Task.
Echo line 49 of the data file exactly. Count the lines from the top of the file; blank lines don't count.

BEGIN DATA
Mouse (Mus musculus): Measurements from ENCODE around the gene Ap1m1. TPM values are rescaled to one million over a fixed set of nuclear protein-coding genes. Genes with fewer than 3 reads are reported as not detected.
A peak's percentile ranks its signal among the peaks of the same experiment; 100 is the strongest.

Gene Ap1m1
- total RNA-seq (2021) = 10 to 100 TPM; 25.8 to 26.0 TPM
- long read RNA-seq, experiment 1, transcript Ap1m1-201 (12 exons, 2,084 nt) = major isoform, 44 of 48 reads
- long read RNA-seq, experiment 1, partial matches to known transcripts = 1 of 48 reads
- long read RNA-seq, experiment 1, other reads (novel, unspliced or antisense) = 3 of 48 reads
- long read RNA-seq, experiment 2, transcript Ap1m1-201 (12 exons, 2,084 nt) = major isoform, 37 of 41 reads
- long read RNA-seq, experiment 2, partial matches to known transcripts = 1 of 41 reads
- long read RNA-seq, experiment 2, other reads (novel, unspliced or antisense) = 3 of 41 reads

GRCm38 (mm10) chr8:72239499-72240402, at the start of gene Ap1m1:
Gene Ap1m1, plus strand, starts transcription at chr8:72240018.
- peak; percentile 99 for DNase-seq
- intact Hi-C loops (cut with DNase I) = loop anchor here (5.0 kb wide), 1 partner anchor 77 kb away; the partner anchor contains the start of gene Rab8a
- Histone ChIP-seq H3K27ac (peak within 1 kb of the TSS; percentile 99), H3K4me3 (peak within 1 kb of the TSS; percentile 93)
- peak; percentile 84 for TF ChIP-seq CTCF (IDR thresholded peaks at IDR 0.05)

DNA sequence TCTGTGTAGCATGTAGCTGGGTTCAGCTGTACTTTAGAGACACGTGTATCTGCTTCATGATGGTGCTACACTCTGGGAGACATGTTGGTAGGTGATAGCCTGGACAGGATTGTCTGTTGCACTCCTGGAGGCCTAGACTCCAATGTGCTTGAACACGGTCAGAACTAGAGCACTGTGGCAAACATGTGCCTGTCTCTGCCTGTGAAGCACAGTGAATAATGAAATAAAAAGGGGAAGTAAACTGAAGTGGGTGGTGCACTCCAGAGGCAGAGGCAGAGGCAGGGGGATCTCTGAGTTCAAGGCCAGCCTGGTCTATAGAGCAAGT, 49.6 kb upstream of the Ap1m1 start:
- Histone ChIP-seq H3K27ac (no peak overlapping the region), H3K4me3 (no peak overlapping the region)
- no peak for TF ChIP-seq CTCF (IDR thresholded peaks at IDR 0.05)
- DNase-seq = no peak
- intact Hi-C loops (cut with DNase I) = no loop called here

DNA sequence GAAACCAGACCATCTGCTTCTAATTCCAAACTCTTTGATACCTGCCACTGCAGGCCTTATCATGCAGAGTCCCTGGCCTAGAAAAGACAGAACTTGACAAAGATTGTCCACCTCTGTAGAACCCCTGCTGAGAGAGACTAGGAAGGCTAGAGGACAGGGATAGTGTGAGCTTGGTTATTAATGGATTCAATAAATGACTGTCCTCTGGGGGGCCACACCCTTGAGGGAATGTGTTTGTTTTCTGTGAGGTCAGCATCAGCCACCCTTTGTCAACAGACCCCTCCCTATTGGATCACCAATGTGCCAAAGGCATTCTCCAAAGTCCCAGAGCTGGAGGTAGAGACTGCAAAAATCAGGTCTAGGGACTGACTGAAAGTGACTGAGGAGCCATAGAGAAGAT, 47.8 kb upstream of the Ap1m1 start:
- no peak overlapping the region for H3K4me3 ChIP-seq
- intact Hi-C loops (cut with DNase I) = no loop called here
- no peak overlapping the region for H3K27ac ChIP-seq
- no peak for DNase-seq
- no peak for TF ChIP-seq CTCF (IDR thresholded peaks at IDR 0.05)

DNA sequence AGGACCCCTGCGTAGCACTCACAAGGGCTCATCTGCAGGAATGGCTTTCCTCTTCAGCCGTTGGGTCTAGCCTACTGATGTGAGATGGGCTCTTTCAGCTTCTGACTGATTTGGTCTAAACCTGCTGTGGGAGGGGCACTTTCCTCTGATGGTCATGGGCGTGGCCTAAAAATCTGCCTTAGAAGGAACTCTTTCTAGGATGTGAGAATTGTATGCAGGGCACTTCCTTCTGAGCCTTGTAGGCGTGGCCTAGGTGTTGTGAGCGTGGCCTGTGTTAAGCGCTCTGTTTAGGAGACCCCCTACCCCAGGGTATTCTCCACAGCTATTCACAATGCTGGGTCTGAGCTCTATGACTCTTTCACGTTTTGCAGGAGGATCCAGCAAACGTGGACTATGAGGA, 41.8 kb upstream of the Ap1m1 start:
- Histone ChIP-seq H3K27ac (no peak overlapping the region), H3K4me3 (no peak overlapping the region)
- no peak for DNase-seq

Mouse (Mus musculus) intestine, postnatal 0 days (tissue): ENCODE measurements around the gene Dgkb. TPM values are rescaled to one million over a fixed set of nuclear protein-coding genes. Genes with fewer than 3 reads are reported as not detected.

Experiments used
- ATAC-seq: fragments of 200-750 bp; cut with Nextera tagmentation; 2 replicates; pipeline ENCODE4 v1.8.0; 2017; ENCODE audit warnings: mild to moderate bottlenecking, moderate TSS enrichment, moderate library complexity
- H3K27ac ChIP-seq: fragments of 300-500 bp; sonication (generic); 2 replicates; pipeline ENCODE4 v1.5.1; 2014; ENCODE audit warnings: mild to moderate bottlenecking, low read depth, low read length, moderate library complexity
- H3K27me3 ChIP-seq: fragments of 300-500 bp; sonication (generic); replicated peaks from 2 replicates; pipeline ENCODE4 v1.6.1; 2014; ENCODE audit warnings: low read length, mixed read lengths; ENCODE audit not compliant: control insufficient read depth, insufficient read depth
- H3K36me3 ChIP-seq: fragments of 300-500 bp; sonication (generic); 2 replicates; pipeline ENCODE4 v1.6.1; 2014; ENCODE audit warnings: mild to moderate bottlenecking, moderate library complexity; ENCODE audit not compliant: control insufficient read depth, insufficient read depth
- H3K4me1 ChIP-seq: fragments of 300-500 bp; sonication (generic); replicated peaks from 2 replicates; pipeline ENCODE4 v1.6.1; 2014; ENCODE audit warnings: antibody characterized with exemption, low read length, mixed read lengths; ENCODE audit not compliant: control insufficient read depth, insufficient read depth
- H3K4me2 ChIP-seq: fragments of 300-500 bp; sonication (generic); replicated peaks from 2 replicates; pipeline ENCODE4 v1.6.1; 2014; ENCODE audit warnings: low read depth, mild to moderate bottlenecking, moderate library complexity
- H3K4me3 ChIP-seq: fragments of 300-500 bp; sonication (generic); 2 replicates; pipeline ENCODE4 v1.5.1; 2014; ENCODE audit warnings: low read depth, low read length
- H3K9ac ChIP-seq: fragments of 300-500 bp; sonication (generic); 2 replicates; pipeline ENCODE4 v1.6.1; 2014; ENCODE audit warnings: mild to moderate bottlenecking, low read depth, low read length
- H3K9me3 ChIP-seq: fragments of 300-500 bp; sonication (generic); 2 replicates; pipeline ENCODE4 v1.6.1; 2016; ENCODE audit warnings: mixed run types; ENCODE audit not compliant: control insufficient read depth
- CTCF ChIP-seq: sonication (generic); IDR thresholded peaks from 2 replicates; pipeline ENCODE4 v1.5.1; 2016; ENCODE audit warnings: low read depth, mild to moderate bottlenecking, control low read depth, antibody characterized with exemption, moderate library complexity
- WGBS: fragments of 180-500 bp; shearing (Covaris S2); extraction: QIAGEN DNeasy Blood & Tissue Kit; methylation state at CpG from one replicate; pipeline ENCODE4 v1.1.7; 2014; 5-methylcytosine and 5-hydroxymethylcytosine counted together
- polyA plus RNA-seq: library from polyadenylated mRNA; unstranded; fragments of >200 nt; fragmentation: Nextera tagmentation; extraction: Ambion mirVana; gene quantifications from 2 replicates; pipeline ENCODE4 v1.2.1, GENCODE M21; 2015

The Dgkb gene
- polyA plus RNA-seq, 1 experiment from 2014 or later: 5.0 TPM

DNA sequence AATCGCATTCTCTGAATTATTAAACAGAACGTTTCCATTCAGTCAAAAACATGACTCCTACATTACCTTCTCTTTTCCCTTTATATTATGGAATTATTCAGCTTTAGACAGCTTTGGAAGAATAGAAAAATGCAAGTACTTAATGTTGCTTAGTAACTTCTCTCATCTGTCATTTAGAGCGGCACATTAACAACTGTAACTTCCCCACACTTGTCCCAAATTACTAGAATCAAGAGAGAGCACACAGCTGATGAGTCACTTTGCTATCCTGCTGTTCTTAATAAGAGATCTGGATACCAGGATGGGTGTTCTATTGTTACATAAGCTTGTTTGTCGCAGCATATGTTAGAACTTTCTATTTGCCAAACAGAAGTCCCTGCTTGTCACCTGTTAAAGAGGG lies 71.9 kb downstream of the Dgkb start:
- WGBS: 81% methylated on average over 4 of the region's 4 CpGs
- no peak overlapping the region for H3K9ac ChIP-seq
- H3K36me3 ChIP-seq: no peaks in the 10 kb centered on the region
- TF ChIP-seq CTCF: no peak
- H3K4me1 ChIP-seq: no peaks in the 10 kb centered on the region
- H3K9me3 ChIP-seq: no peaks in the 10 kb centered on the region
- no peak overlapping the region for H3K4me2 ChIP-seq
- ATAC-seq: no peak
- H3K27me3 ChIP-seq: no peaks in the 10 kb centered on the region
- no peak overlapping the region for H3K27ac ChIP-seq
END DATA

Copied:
- no peak overlapping the region for H3K9ac ChIP-seq